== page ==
Election uncertainty could impact consumer confidence, economic recovery amid pandemic, experts say

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Tuesday, October 20, 2020
Election fallout could prolong economic recovery, experts say
A polarized electorate and the possibility of a contested election are raising concerns that they will be a drag on an economic recovery after COVID-19.

SAN FRANCISCO (KGO) -- A polarized electorate and the possibility of a contested election are raising concerns that they will be a drag on an economic recovery after COVID-19.

Stanford researchers say they've studied patterns globally. The economy is part of our focus on Building A Better Bay Area.

Telltale signs of a troubled economy are everywhere. Retail stores have closed. Restaurants have either closed or are limping along. People are moving because they can remote work from almost anywhere where it's cheaper to live.

RELATED: Coronavirus Pandemic: Uncertainty over kickstarting the economy after COVID-19

The economy shut down abruptly due to the coronavirus pandemic, leaving ghost towns in normally bustling business and retail areas, and economists say the road to recovery will not be easy.

The pandemic is the number one reason for uncertainty. Business leaders tell researchers so is politics.

"Number two is the election," said Stanford economist Dr. Nicholas Bloom. "And you know, anyone that watched the presidential debate and sees how opposite the candidates are in substance and in style, you can see how this really matters."

Economic recovery could well be slowed by three to six months because of uncertainty, he believes. Companies are unsure whether to hire, lay off, reduce office space, or invest.

"The economy was roughly 10% down, but now back to about 5% down, but catching up the remaining 5% is going to be hard," said Prof. Bloom.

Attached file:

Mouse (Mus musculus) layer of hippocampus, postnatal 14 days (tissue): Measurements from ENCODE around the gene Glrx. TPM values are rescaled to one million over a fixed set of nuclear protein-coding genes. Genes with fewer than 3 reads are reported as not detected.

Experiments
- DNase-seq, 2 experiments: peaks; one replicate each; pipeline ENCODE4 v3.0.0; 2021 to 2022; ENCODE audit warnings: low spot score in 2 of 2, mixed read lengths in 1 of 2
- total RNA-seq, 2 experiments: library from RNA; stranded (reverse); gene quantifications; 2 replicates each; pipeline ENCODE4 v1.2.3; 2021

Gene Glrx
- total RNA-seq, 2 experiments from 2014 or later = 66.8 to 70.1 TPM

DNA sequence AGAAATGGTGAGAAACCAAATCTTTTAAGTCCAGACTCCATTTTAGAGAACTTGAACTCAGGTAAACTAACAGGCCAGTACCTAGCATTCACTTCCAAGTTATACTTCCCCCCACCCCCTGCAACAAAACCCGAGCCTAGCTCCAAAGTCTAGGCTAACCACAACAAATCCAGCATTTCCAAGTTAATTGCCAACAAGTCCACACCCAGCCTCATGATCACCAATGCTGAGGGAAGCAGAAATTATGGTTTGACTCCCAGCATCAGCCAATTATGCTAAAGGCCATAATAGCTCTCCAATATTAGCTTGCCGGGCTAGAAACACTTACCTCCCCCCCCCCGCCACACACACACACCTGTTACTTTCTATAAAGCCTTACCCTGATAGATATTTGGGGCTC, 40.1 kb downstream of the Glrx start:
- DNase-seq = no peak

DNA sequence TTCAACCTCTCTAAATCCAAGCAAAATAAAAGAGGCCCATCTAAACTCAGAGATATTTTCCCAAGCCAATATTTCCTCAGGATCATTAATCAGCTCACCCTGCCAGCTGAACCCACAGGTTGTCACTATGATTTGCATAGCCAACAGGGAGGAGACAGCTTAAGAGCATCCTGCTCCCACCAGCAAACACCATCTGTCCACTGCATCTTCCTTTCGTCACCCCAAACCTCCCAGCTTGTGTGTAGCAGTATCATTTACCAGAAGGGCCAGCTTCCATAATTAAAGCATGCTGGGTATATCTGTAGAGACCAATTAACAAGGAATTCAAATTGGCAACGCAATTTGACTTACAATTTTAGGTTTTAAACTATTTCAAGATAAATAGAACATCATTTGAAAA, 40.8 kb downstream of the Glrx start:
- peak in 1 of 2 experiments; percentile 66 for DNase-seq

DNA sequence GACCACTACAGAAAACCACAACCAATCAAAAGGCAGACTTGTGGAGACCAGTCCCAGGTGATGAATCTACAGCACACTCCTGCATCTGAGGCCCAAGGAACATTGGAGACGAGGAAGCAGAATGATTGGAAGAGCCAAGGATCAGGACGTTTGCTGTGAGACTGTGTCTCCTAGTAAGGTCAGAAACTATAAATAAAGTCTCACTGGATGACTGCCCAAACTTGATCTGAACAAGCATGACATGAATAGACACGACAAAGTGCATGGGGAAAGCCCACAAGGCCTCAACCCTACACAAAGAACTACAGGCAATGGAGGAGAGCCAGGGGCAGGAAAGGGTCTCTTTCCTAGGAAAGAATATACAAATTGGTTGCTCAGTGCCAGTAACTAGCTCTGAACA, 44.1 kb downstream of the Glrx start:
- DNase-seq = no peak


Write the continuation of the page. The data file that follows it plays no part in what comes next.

RELATED: US unemployment claims reach 898,000 as layoffs remain high 7 months after COVID struck economy

Women of color say they are feeling the pinch of the economic fallout caused by COVID-19 more than others.

Besides the election, there's the potential of a lame duck period between November and January when Congress could be facing its own uncertainty. Polarization among voters even after the election could impact consumer confidence and impact holiday spending.

"If Christmas sales are very poor, I'm nervous you're just going to kind of limp on with this dreadful economy that isn't truly as bad as it was in the summer of 2020," Bloom said.

Uncertainty could also be prolonged if election results are contested as happened in 2000 involving George Bush and Al Gore. Historically, uncertainty then was not as heightened as it appears to be today.

"It was an era in which voters didn't view the parties as nearly as far apart ideologically as they view them now," said Stanford political scientist Dr. Jonathan Rodden.

Both professors, in their work for Stanford's Institute for Economic Policy Research, believe the months ahead will make the post-COVID recovery prolonged.

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